We also hold The Mosaic Company (NYSE: MOS), which recognizes itself as “the world’s leading producer and marketer of concentrated phosphate and potash crop nutrient.” Demand for that product is accelerating while supply rationalizing is in “full swing,” resulting in 6M to 7M tons of potash capacity being removed over just the last 24 months. Having realized significant operational efficiencies, The Mosaic Company is now spring-loaded for enhanced profitability when demand for phosphate and potash crop nutrient improves.
General Motors Company (NYSE: GM) remains a stalwart in client portfolios. The American icon has $20B in cash on hand, $10B in annual free cash flow, and is committed to large buyback of common shares ($4B to be completed before year-end 2017). That buyback is in addition to a $5B repurchase plan which the company completed ahead of schedule, and at an average purchase price of $33.45 per share (well below intrinsic value). General Motors Company retains $50B in net operating losses (NOL’s) and a growing and well-covered annual dividend of $1.52 per share.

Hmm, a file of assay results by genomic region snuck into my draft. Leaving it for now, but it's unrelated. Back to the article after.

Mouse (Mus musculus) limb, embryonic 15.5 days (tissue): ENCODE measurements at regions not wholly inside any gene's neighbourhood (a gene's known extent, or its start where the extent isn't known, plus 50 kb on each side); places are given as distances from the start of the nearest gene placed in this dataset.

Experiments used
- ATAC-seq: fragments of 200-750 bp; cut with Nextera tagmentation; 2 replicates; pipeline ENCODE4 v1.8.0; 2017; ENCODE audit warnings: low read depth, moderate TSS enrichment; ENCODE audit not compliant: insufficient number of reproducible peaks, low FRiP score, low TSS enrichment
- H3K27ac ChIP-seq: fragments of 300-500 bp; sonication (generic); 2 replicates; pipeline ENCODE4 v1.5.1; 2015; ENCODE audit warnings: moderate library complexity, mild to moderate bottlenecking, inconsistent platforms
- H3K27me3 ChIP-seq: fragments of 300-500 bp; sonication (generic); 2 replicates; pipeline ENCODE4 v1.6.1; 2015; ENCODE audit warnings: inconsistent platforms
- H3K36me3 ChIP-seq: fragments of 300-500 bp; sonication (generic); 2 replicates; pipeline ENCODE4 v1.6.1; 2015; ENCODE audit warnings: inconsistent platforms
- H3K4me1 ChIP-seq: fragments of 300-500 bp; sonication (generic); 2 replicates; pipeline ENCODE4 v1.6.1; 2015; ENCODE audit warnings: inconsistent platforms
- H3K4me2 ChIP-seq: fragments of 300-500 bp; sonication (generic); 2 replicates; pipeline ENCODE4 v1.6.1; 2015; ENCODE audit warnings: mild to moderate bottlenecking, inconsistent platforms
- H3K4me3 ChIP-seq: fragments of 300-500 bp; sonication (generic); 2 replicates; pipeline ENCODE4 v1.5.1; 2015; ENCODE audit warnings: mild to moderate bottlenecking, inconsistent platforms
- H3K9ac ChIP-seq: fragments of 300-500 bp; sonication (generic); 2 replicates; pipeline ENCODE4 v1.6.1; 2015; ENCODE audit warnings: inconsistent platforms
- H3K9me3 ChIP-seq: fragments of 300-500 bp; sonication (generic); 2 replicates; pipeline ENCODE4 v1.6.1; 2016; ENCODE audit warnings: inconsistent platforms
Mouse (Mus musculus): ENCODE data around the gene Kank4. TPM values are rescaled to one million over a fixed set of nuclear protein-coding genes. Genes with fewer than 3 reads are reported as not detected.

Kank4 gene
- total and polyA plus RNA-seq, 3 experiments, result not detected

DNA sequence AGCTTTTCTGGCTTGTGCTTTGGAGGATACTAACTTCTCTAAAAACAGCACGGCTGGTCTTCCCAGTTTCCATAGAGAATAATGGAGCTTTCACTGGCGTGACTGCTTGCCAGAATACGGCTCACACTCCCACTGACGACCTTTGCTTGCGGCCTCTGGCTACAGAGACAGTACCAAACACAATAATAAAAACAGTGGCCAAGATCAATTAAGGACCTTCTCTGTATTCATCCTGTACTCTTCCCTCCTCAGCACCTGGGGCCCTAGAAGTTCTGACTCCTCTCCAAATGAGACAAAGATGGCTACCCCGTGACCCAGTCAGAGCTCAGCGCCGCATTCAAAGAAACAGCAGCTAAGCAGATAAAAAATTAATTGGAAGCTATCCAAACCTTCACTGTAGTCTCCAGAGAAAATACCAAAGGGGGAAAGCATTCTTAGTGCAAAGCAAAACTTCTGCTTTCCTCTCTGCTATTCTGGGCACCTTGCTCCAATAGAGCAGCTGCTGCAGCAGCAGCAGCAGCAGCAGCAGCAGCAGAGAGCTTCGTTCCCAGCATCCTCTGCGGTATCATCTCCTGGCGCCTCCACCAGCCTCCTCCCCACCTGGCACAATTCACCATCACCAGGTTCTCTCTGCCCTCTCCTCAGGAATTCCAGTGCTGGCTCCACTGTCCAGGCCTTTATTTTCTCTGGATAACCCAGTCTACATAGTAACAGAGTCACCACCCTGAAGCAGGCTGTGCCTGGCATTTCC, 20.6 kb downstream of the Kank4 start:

We remain committed to the energy sector, where industry reaction to low prices means that decreased production remains the norm. Oil is getting harder and harder to discover, and many oil producing countries (i.e. Mexico and Venezuela) find themselves without the infrastructure necessary to support ever-more difficult exploration. Meanwhile, other oil producing countries (i.e. Iraq and Libya) still must grapple with the even greater problem of political and security instability. The energy sector positions in the portfolio are fully-integrated, and skewed toward diversified global activities (e.g. BP PLC (British Petroleum) (ADR: BP)). We also know that energy tends to outperform in an environment of rising interest rates, as evidenced by its massive outperformance in the 1970’s (the last prolonged period of rising inflation). As noted above, that’s the very environment in which we’ll find ourselves in 2017, and beyond.